But over time, I realized people are genuinely interested. Many said, “I don’t understand this, but can you tell me more?” Everyone was so curious, but the information wasn’t reaching them. If you speak to anybody above the age of 35 they get a distaste in their mouth when hearing the word ‘influencer’ because of whatever biases. I wanted to meet people where they were. My people were on social media platforms, and I wanted my people — immigrants, Bengalis, Muslims— to understand that they are constantly under surveillance in communities. I wanted them to understand the data aggregation system and the entire data ecosystem, aggregation, and distribution. And I wanted them to understand how to protect themselves on the internet because they’re the ones who are impacted. Doing it on social media was the way.
TR: Did you have difficulty transcending this desire to change the industry into something tangible that you could put out there?
TAZIN: No, I always knew how to do it, there was just so much judgment. There are so many incredible academics, scholars, professionals, and I want to help these professionals know that having everyone talk about this isn’t going to take away from their expertise. I can understand and appreciate that to do research and to be an expert takes so much time, hard work, and effort. But I think that these conversations belong to everybody and anyone that uses the internet. Anyone who is interacting with anything digital has a right to know and understand it.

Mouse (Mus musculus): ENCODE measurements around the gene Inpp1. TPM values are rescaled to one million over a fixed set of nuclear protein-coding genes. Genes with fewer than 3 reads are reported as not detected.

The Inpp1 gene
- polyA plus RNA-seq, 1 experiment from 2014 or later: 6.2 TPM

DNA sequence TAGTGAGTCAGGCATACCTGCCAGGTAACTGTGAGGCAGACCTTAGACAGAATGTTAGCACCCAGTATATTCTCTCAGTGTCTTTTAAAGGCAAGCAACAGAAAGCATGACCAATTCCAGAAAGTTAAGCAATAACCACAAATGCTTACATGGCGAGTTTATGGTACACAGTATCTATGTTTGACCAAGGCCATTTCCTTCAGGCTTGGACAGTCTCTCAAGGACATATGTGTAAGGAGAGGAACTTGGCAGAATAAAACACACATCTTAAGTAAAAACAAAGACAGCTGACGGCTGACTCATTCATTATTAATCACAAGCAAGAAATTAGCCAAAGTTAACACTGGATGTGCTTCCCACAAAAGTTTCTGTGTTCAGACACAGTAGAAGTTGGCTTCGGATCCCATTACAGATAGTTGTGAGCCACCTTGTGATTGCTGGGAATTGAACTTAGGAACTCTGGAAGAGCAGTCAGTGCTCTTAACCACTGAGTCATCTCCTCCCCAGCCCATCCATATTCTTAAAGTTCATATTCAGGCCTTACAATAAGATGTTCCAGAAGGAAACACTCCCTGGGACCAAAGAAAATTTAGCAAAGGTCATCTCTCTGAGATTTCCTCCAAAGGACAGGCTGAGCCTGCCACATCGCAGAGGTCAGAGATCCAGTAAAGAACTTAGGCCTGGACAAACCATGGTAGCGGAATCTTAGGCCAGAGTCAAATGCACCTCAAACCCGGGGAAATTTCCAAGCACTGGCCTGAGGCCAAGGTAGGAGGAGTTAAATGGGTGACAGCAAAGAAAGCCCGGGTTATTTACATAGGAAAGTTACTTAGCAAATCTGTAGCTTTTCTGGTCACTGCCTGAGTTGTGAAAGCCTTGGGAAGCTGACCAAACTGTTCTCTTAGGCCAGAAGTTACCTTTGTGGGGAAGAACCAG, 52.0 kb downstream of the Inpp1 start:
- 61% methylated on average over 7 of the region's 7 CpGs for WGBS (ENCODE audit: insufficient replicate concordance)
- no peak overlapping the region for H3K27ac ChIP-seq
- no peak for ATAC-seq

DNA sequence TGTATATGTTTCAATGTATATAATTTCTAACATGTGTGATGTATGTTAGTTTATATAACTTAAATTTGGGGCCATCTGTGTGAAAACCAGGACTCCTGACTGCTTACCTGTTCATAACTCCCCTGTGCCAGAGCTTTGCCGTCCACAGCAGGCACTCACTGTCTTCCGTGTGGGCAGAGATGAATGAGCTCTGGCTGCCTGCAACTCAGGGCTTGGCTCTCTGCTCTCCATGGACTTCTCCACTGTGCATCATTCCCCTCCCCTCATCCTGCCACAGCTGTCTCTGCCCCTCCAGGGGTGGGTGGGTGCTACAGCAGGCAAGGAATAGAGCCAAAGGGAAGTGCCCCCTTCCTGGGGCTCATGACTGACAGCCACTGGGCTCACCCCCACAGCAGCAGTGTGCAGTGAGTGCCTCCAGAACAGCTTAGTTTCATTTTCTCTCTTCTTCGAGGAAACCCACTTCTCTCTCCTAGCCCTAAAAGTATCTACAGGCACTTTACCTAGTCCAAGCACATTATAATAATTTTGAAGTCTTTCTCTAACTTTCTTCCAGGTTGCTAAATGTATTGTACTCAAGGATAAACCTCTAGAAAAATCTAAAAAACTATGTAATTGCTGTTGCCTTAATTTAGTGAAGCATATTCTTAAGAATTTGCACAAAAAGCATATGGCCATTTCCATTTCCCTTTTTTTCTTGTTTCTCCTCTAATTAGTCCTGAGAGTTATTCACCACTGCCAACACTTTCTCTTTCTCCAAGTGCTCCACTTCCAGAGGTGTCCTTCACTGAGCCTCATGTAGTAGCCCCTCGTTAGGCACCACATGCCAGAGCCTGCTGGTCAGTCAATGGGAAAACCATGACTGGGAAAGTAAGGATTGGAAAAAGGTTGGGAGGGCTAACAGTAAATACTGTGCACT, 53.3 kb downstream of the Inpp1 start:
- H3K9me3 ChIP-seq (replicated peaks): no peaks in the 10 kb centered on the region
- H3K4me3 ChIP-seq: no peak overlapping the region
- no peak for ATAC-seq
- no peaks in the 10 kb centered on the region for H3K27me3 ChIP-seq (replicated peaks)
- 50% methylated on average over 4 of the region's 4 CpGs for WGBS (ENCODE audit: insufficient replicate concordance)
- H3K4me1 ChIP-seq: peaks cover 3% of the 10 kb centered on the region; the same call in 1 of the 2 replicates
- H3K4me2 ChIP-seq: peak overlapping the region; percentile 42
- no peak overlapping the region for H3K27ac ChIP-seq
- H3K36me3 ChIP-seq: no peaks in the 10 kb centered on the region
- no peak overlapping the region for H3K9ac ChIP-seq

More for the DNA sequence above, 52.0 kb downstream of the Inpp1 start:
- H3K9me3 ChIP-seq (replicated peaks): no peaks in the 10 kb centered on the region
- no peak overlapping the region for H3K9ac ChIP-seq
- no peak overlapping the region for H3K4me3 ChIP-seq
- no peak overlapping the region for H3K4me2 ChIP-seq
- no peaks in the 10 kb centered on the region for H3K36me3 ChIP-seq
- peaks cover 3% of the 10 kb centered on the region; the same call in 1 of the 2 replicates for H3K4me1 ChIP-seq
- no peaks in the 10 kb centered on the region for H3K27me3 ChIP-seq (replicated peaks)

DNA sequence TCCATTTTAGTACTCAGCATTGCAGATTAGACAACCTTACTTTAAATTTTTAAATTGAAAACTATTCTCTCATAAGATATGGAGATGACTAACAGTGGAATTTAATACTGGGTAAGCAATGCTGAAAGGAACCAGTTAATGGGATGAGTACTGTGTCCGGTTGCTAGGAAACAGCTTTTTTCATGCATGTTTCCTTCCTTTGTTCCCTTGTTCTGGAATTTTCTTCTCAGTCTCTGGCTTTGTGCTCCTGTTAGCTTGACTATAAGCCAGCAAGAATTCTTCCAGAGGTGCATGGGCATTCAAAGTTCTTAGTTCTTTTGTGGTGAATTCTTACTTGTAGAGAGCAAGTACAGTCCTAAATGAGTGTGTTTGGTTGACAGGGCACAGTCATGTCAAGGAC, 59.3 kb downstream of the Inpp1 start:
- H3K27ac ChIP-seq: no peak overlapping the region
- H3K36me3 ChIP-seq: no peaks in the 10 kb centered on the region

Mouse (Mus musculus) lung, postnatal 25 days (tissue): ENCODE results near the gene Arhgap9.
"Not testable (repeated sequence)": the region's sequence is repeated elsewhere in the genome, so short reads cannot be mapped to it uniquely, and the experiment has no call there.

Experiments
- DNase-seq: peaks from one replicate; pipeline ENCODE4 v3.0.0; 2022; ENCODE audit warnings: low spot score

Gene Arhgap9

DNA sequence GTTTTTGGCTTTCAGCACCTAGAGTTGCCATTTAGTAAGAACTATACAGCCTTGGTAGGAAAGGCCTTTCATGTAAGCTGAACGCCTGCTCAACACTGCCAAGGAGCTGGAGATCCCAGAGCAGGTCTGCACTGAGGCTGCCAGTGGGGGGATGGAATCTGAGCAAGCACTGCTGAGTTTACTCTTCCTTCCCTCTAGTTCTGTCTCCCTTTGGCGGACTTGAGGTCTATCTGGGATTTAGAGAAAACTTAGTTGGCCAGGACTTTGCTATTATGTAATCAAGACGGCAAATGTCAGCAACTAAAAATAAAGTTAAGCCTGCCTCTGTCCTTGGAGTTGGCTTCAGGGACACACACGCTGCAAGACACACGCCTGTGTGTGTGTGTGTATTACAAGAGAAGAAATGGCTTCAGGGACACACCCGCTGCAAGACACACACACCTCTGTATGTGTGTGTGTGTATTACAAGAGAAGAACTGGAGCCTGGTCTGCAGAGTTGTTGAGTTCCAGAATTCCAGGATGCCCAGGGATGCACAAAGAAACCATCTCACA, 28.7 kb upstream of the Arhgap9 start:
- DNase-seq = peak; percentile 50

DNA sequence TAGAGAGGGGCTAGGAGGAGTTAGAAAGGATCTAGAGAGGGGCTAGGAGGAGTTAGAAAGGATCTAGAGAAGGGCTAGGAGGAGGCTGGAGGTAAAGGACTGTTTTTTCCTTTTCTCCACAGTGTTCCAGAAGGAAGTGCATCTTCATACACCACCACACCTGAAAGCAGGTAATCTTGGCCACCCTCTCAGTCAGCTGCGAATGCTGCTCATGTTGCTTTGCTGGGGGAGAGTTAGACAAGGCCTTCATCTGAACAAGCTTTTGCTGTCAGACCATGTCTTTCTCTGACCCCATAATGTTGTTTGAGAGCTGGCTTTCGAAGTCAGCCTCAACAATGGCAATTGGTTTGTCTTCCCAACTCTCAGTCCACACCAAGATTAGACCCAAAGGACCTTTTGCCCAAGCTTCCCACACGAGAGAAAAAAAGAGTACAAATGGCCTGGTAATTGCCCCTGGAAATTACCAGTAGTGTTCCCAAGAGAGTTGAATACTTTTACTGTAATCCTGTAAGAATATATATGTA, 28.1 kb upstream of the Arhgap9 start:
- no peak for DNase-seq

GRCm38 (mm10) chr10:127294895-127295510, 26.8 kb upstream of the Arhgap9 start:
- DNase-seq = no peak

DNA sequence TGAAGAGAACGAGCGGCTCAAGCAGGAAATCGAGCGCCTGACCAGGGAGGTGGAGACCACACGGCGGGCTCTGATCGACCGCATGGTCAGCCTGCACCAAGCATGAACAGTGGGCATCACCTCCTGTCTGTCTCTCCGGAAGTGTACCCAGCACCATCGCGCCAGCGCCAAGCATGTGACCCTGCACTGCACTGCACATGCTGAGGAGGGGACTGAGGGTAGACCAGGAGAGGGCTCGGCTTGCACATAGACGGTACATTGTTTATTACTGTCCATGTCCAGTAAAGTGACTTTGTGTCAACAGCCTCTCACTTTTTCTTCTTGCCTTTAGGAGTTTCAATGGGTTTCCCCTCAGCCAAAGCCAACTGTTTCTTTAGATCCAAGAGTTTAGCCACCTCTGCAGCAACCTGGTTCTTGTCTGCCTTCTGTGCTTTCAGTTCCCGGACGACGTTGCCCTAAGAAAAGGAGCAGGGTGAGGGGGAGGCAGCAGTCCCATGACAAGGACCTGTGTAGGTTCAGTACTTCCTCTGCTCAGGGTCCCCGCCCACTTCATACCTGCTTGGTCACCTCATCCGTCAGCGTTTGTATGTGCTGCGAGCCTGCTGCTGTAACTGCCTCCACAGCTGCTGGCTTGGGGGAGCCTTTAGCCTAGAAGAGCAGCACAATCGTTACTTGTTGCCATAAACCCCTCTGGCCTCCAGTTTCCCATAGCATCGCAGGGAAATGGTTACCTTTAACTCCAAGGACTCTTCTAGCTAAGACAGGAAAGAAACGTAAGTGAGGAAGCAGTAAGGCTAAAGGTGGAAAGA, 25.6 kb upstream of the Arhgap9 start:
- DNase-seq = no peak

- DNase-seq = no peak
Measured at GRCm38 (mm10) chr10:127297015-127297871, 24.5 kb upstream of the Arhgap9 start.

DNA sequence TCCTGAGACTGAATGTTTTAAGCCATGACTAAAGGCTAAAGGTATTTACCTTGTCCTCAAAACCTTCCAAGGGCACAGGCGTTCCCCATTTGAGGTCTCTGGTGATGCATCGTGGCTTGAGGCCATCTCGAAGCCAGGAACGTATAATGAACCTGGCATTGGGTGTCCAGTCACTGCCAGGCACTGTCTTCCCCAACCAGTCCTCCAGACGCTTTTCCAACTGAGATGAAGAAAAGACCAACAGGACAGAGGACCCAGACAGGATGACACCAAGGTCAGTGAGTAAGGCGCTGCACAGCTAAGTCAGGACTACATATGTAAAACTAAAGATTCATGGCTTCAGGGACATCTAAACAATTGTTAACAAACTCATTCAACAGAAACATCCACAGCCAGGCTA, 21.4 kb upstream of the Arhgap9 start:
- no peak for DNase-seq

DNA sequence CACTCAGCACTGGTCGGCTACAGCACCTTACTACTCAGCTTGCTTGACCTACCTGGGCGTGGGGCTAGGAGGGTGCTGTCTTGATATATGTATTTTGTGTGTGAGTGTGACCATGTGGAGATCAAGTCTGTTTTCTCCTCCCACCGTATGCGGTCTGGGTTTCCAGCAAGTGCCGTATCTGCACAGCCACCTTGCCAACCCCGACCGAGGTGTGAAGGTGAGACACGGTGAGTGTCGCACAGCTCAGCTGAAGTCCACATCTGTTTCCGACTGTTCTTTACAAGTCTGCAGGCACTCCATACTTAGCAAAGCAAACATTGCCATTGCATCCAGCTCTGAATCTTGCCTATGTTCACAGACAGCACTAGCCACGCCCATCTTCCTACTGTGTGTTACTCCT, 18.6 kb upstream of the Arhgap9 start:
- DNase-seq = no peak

I remember, at one company specifically, I put together this security training. I audited the program that they already had which didn’t make the topics tangible for the people that were listening and who needed to understand. The group of people that were potentially impacted were black and brown women. They were working at the insurance company and, for a lot of them, English was their second language. So you’re using technical jargon to explain to these people something that is going to impact their livelihood. How can you fire them if they click on the wrong thing, but you’re not even making the effort to explain it in a way that they can understand? Where’s the connection? So, I did an entire presentation where I shared and translated what phishing was, then I decided to build something which was how Cyber Collective came about.